The Department of Labor recently passed a new rule that changes which workers qualify for overtime pay. Here is how this new rule affects your business.
In 1938, Congress passed the Fair Labor Standards Act which, among other things, guaranteed “time-and-a-half” for certain employees who worked more than 40 hours a week. These rules apply to most hourly and salaried workers, but not to some white-collar workers whose salaries and duties exempt them from the overtime pay requirement. Unfortunately, the salary threshold was left unchanged and eventually became eroded by inflation. As a result, the current threshold leaves millions without overtime protections to which they should be entitled. Only 7% of full-time salaried workers today receive overtime protections, compared with 62% in 1975. In fact, it’s currently possible for white-collar workers who earn less than the poverty line to still be earning too much to automatically qualify for overtime.
The new rule is meant to update the overtime regulations to once again reflect the intent of the Fair Labor Standards Act, and to also simplify and modernize the rules so they’re easier for workers and businesses to understand and apply. The new rule will automatically extend overtime pay eligibility to 4.2 million workers, and entitle most salaried white-collar workers earning less than $913 a week ($47,476 a year) to overtime pay. Learn more about how the new rule affects white-collar workers here.
Define Job Descriptions
To see which employees will be affected by this new rule you will need to take a look at the job descriptions for every employee in your company. Click here to view the government’s duties test, which should allow you to see who is eligible for overtime and who is exempt.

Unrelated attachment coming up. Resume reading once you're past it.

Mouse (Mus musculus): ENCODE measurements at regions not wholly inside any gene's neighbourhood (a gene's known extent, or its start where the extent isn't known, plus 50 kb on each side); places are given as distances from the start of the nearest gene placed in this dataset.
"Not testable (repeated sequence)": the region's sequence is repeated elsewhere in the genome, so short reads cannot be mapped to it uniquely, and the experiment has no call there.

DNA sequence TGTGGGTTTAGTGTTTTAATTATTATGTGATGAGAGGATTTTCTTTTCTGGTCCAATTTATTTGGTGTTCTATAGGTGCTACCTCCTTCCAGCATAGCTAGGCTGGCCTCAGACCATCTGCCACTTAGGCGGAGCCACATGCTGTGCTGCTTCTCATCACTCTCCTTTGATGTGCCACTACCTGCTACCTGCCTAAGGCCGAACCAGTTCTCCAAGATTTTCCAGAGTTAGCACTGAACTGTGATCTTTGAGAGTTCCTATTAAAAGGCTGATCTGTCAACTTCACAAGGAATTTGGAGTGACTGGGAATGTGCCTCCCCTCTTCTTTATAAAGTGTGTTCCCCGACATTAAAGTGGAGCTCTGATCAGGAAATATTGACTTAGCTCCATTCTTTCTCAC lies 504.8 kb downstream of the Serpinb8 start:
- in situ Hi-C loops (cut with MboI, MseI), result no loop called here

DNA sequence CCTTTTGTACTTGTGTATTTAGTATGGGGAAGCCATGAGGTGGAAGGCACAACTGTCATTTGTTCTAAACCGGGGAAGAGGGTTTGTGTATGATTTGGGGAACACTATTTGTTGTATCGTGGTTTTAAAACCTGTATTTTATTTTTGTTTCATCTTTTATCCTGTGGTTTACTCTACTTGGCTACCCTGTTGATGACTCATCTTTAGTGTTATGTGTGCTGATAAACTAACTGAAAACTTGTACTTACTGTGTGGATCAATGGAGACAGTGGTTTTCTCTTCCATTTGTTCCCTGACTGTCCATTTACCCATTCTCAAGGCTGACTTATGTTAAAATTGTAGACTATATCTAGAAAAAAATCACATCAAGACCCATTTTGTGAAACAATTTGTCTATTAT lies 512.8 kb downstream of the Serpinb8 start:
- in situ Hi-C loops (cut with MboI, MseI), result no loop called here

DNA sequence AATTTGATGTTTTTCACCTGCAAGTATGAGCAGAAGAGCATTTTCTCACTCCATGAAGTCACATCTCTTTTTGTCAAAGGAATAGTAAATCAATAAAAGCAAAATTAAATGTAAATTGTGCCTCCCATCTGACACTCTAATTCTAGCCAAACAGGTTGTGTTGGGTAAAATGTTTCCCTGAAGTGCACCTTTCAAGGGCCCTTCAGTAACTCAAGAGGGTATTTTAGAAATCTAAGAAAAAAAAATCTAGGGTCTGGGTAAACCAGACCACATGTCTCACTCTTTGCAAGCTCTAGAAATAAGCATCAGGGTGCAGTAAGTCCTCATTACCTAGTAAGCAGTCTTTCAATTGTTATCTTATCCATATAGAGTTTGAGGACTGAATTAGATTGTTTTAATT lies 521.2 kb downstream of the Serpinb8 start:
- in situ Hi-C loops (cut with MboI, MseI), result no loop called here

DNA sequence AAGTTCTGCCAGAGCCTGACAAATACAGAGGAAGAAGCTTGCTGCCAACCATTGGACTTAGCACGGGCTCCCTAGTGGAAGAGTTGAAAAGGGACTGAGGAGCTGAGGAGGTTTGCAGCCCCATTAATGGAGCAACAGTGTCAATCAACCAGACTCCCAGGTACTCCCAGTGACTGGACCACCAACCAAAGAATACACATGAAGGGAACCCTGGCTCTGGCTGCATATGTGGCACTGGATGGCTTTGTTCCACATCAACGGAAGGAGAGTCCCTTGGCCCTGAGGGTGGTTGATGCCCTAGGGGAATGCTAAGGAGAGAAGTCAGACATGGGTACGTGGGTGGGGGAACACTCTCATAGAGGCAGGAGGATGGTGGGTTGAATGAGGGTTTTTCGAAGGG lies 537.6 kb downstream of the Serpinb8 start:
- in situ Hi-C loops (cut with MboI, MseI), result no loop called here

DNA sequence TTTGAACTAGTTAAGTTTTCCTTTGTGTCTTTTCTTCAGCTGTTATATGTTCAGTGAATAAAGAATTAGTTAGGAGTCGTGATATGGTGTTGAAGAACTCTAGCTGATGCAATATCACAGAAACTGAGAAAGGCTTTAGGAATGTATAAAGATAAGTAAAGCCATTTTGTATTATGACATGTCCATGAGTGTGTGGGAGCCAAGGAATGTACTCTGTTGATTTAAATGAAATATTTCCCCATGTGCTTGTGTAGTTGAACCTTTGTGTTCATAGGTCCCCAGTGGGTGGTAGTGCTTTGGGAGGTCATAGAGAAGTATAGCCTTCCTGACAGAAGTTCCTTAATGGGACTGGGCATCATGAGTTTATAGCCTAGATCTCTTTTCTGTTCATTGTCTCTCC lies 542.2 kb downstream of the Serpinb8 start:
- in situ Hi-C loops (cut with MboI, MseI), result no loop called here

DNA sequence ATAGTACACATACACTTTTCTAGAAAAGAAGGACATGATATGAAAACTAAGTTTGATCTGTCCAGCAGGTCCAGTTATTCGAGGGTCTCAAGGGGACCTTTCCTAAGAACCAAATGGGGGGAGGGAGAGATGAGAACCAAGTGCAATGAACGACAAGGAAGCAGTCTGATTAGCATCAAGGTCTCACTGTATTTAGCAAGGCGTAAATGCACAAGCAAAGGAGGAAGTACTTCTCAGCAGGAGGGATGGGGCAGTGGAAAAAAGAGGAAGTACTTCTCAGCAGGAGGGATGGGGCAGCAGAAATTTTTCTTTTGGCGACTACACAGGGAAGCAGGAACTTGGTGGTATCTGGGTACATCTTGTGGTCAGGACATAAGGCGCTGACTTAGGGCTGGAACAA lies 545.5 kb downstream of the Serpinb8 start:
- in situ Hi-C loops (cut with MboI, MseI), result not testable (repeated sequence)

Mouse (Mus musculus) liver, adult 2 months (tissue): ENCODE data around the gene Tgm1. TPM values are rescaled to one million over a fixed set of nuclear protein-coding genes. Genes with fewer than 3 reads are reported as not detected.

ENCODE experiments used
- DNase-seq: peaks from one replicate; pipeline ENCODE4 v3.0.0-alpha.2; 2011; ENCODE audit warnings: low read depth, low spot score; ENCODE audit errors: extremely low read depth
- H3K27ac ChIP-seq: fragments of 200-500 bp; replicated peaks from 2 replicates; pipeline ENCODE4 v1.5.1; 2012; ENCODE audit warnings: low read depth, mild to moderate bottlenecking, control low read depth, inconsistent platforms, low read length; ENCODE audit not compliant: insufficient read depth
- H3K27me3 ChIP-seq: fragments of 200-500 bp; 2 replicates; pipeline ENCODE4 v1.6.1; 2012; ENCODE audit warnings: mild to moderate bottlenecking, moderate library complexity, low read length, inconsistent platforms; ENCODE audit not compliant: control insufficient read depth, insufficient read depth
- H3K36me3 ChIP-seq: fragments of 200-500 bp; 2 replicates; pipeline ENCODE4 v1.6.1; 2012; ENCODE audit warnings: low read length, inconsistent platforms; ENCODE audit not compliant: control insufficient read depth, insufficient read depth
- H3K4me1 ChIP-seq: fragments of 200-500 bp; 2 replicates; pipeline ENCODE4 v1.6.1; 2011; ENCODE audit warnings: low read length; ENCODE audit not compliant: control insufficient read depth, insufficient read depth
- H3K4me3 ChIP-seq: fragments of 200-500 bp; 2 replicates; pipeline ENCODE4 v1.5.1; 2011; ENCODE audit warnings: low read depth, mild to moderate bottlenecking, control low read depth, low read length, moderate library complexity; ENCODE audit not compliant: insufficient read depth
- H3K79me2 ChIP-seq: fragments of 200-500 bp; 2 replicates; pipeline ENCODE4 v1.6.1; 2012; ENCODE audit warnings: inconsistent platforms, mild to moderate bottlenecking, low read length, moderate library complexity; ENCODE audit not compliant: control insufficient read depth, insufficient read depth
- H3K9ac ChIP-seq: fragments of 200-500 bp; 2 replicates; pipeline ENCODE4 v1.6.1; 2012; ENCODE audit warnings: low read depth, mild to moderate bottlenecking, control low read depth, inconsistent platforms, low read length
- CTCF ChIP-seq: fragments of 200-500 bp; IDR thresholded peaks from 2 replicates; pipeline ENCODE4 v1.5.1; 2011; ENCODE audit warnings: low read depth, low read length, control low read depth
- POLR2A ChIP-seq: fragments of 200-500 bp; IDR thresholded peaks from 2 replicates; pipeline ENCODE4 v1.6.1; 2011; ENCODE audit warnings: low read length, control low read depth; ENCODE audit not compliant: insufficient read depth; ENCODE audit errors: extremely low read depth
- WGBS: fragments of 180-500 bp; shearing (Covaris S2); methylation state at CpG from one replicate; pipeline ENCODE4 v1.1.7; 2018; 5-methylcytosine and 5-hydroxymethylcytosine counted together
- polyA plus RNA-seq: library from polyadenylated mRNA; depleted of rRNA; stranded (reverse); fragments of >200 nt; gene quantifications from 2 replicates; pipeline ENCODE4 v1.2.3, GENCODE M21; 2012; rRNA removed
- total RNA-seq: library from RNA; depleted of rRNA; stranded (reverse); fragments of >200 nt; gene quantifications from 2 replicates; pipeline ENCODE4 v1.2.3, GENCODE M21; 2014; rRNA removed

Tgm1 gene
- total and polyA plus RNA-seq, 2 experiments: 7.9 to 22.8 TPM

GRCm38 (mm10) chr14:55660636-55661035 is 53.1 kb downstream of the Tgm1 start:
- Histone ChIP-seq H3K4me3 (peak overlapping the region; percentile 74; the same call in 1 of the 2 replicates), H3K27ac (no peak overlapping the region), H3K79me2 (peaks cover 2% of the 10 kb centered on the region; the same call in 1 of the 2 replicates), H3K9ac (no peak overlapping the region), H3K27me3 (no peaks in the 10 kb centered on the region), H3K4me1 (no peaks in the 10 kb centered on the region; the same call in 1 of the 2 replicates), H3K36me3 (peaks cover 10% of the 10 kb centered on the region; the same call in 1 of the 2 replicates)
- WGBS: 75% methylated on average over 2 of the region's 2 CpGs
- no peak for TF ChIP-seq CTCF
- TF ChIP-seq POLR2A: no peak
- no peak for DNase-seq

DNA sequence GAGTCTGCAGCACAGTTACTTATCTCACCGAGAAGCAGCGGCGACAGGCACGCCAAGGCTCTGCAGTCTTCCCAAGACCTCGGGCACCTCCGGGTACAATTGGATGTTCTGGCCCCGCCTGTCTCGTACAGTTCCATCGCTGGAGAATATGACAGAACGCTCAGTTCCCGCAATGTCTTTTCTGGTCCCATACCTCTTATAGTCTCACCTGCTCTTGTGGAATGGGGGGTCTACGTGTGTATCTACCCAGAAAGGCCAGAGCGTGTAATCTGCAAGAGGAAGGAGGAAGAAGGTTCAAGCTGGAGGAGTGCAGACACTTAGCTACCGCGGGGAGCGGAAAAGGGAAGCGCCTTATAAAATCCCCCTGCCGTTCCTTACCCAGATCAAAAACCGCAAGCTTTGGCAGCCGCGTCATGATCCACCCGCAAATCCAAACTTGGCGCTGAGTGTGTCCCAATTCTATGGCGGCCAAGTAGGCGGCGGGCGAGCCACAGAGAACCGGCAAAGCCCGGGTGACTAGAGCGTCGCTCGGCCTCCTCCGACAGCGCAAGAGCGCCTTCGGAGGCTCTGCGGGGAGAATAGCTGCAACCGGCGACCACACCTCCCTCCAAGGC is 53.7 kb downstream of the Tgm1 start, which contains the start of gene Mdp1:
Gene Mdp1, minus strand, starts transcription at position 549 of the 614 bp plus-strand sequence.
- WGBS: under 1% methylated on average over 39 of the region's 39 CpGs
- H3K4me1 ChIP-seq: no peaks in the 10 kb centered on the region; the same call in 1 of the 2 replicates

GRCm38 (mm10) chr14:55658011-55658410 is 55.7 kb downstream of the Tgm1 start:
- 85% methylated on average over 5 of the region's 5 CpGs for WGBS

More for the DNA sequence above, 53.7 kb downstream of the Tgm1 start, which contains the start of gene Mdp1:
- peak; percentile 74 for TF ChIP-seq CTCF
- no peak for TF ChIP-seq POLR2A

How to Comply with the New Rule
Click here for more details regarding the new rule and to also view fact sheets, posters, e-tools, and more.
Here are tips on how to comply with the new rules.
Simply Pay Overtime When Necessary
According to ShiftPlanning.com, “If you have employees that are now overtime-eligible thanks to the new rules, but you don’t require them to work overtime that often, the best thing to do is to pay them the same salary and give them overtime pay when they earn it. This is a good approach for workers who do not work more than 40 hours a week every week—employees who see a spike in their work hours that takes them over the 40-hour threshold every now and then, but not very regularly.”
As we mentioned in our article on managing employee vacations, offering overtime to workers can be a great incentive to convince workers to postpone vacations until after your busy season passes, or to encourage them to help out with extra work created by a vacationing employee.
Raise Certain Salaries Above the Threshold
For managers, administrators, or executives who are on the verge of being exempt, as long as their duties fit the Department of Labor’s definitions of executive, professional, and administrative workers, you may want to increase their wages in order to obtain exemption.
Distribute Hours and Shift Schedules
If you’re concerned about getting hit too hard by the new rules, find ways to distribute the work and/or shift work schedules so that no one is required to work overtime shifts.
The good news is the new rule doesn’t go into effect until December 1, 2016, so you have six months to prepare for these changes. In the meantime, learn as much as possible with the links provided and try to follow the tips in this article. But if you need more help with getting ready for the new rule, contact Vanguard Resources.